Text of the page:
[This is part of a special
Disaster Planning section from the November 2006 issue.]
Among other things,
a disaster recovery plan covers the data, hardware and software critical for
a business to restart operations in the event of a natural or human-caused disaster.
It should also include plans for coping with the unexpected or sudden loss of
key personnel, although it is not covered in this article. Rather, the focus
here is on data protection.
Definitions of Disaster Recovery & Business Continuity Planning:
• Disaster recovery in information technology is the ability of an
infrastructure to restart operations after a disaster. While many of today’s
larger computer systems contain built-in programs for disaster recovery, standalone
recovery programs often provide enhanced features. Disaster recovery is used
both in the context of data loss prevention and data recovery.
• Business Continuity Planning (BCP) is a methodology used to create
a plan for how an organization will resume partially or completely interrupted
critical function(s) within a predetermined time after a disaster or disruption.
BCP may be a part of a larger organizational effort to reduce operational
risk associated with poor information security controls, and thus has a number
of overlaps with the practice of risk management.
Many different risks can negatively impact the normal operations of an organization.
A risk assesment should be performed to figure out what constitutes a disaster
and which risks a specific company is susceptible to, including the following:
• Natural Disasters
• Power Failure
• Terrorist Attacks
• Organized or Delierate Disruptions
• System and/or Equipment Failures
• Human Error
• Computer Viruses
• Legal Issues
• Worker Strikes
In the ’80s, you might have owned a few fireproof cabinets in which
to store your paper files in case of a natural disaster. In the ’90s,
you graduated to computer systems with electronic files such as Word and Excel
files and utilized one of the above mentioned disaster recovery techniques.
When the century turned, we were introduced to new technologies that were meant
to consider the disparity of paper and electronic documents. This software is
referred to as document management, and here are some typical questions firms
should be asking when seeking a document management system:
• Storage. Where will we keep our documents? How much can we spend
to store them?
• Retrieval. How can people find needed documents? How much time can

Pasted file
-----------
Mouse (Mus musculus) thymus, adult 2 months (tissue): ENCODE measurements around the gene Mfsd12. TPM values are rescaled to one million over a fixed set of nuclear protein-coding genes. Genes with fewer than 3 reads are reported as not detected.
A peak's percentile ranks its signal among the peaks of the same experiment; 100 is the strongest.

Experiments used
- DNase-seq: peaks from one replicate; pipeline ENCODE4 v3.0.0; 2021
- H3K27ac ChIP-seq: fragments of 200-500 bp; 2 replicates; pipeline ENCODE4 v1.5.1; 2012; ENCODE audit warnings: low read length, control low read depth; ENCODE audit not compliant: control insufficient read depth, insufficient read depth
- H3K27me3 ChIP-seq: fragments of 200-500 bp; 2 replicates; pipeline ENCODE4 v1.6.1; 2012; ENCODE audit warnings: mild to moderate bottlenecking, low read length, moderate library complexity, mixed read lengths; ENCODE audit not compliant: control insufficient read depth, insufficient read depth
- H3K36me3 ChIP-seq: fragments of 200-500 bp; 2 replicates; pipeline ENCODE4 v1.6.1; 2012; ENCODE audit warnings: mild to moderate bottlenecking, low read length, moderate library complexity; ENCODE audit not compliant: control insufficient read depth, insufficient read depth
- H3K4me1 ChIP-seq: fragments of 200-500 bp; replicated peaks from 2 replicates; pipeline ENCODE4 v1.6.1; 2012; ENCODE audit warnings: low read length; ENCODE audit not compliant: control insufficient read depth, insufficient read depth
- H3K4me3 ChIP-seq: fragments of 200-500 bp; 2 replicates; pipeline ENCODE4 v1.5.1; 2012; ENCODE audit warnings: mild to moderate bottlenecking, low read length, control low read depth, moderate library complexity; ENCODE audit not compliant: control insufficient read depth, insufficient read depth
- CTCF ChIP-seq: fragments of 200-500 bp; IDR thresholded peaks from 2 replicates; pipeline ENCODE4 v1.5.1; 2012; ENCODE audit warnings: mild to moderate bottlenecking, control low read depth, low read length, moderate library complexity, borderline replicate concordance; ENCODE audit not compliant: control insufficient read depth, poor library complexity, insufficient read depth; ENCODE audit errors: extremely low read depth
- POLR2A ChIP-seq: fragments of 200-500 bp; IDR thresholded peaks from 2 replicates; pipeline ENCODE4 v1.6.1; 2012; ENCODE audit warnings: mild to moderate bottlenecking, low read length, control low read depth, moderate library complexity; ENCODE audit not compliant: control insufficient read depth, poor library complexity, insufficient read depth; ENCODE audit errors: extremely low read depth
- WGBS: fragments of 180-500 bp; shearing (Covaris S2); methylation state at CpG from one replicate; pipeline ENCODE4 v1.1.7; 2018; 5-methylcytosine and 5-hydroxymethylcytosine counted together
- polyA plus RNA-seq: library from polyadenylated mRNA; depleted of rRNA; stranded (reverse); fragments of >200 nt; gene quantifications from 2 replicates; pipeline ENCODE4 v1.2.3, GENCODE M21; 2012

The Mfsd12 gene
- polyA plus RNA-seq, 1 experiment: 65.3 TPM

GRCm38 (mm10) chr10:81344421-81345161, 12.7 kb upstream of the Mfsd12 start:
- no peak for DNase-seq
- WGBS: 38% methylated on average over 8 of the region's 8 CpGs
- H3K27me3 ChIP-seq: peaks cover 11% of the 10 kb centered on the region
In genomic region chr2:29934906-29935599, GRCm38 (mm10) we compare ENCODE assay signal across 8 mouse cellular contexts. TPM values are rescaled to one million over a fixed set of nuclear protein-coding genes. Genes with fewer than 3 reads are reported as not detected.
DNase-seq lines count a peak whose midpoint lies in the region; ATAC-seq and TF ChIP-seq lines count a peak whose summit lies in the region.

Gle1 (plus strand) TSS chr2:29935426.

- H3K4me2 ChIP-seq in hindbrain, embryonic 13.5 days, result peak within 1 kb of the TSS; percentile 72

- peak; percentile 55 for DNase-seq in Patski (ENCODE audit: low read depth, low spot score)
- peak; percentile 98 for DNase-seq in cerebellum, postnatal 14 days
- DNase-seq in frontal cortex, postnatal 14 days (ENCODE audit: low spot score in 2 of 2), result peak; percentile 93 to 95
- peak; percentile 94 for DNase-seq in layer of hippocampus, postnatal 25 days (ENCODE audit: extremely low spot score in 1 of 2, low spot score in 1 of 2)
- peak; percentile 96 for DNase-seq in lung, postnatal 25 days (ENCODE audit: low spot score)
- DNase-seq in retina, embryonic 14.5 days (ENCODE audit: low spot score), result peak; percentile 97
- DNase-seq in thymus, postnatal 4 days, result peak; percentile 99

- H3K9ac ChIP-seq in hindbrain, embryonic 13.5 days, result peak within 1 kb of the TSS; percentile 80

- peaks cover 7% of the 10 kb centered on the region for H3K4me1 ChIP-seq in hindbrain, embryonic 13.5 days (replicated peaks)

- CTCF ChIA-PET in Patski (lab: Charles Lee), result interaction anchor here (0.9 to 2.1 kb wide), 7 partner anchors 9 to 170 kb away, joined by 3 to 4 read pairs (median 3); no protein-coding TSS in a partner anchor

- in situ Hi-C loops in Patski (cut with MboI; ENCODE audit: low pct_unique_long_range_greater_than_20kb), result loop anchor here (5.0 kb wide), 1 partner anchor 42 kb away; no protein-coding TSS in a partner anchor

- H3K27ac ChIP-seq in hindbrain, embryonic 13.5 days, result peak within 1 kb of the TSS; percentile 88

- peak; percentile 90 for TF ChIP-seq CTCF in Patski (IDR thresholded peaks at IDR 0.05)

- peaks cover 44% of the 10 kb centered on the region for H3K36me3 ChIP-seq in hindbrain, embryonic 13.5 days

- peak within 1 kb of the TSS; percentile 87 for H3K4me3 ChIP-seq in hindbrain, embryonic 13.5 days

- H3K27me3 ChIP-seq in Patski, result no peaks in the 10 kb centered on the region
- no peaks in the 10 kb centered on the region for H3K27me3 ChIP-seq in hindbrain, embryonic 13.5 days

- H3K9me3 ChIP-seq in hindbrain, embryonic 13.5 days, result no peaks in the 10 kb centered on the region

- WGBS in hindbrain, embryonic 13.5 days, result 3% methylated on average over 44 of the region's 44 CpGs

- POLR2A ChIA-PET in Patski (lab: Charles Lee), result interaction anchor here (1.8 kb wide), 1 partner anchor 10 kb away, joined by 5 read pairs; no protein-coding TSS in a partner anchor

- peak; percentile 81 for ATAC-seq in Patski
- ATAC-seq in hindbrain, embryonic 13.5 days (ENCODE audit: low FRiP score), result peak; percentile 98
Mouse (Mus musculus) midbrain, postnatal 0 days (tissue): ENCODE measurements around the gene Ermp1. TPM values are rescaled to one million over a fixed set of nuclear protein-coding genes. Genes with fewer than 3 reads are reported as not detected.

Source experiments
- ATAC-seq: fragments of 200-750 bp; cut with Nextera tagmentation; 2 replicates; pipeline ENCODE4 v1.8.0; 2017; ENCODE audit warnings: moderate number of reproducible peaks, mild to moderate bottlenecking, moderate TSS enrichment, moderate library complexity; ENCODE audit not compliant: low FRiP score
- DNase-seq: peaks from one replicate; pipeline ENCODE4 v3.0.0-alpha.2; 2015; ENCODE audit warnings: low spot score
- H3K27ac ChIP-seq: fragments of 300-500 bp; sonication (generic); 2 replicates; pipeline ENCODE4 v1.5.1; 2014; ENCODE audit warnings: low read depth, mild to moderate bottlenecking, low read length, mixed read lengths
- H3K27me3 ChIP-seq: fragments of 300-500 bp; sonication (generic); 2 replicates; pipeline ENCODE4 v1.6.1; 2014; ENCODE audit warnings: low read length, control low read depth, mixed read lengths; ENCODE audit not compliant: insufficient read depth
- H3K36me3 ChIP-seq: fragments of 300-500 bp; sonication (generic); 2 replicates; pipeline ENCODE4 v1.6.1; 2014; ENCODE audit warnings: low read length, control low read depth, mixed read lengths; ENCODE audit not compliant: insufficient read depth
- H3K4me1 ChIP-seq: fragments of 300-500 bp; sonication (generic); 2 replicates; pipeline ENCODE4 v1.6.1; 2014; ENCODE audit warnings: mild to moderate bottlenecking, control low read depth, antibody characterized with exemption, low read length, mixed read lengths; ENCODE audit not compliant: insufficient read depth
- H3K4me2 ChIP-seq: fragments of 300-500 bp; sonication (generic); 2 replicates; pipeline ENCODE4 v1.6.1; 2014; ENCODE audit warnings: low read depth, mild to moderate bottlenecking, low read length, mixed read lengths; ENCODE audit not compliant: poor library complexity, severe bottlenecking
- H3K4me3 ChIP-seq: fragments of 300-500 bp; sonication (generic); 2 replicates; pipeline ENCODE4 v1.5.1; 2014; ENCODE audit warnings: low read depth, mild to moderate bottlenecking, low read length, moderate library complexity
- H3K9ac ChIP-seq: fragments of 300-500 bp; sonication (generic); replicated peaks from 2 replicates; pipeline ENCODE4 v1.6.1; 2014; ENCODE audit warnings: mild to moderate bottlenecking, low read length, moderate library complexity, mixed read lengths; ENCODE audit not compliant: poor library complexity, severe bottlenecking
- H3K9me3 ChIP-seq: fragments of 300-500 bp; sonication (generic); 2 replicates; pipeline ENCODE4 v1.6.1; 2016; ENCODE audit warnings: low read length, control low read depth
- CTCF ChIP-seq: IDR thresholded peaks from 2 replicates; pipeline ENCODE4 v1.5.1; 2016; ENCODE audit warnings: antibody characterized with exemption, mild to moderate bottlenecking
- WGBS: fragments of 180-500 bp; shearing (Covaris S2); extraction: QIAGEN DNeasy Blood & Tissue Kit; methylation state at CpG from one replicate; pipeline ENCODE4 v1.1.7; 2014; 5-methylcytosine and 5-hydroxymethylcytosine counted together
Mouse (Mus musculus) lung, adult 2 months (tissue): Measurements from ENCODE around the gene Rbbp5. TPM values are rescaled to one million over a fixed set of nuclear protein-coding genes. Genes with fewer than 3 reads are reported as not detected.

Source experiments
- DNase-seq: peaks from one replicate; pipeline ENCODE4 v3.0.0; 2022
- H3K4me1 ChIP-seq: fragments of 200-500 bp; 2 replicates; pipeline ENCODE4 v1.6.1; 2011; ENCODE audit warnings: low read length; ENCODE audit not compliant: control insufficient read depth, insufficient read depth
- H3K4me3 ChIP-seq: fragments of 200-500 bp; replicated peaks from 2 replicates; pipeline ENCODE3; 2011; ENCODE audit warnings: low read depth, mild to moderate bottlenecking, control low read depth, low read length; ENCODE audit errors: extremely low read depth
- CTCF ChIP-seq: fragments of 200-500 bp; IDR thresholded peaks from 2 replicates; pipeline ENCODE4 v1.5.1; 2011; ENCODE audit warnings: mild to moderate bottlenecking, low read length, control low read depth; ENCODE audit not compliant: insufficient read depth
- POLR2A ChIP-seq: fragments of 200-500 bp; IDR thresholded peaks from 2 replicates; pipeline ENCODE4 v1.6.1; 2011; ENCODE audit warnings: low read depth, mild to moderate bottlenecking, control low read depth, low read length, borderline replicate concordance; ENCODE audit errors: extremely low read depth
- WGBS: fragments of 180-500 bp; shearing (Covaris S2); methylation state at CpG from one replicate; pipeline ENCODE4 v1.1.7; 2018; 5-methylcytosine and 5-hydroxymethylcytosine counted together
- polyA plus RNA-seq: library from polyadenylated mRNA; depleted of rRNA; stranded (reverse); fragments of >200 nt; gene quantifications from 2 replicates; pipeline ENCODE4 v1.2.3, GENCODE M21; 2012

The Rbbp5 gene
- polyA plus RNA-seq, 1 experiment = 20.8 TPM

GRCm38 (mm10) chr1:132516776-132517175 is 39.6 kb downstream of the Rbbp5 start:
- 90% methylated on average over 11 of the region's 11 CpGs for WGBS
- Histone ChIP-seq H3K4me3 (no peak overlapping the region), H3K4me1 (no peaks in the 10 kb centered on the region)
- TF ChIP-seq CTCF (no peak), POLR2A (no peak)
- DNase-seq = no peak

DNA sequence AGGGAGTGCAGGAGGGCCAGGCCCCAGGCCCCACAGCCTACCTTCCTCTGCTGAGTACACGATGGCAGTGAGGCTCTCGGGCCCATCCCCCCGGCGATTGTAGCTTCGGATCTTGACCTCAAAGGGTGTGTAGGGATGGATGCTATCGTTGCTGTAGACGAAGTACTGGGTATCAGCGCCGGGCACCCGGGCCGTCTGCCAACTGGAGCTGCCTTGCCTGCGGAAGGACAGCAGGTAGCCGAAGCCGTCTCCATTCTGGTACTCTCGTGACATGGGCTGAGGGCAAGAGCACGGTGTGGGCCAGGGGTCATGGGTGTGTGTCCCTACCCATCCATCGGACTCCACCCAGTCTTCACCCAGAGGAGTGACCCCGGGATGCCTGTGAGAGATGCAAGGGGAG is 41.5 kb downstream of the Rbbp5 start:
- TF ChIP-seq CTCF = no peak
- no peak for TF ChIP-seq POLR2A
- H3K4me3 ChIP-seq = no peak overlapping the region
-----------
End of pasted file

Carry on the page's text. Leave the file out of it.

be spent looking for them?
• Filing. How do we organize our documents? How do we ensure documents
are filed appropriately?
• Security. How do we protect against the loss, tampering or destruction
of documents? How do we keep sensitive information hidden?
• Archival. How do we ensure the readability of documents in the future?
How can we protect our documents against fires, floods or natural disasters?
• Retention. How do we decide what documents to retain? How long should
they be kept? How do we remove them afterwards?
• Distribution. How do we get documents into the hands of people who
need them? How much can we spend to distribute the documents?
• Workflow. If documents need to pass from one person to another, what
are the rules for how their work should flow?
• Creation. If more than one person is involved in creating a document,
how will the people collaborate?
I am always asked to explain how document management and disaster recovery
separate or combine. More and more document management systems are offering
components of disaster recovery, and, to confuse you even further, more and
more companies are offering disaster recovery options. In document management,
the concept is to combine your electronic data with your scanned paper files
so that all the information (say for a client file) is in one place (e-mails,
spreadsheets, tax return, workpapers, engagement letter, etc.). By the nature
of ending disparately stored information, you have a much easier task of considering
disaster recovery on a central storage repository.
As you create a virtual filing environment for both electronic documents and
scanned documents, there is the looming question of applying protection for
your firm’s information through redundant backup of your now central repository
system. The summary below will give you a few important definitions and some
good options for combining a document management system with good disaster recovery
Document Management & Disaster Recovery Options:
There are two types of document management systems offered in the market.
1. Internal. Server database and document storage is locally
at your firm location.
2. Hosted/ASP. Server database and document storage is outsourced
to reside at an outside location (should be a level 4 facility).
In either model (internal or hosted), you should have, at a bare minimum,
• Mirrored Server. Protect you from hardware failure.
• Redundancy. Off-site backup.
In the hosted model, you are already accomplishing offsite backup into what
should be a much higher level of protection facility than your office location.
In either model, you should, however, have redundant off-site backup in separate
locations and on separate power grids. These are just a few of the items to
be aware of when considering disaster recovery plans and document management
Andrew Hatfield is Chief Strategic Officer for Acct1st Technology Group
LLC in Dallas, Texas (www.Acct1st.com).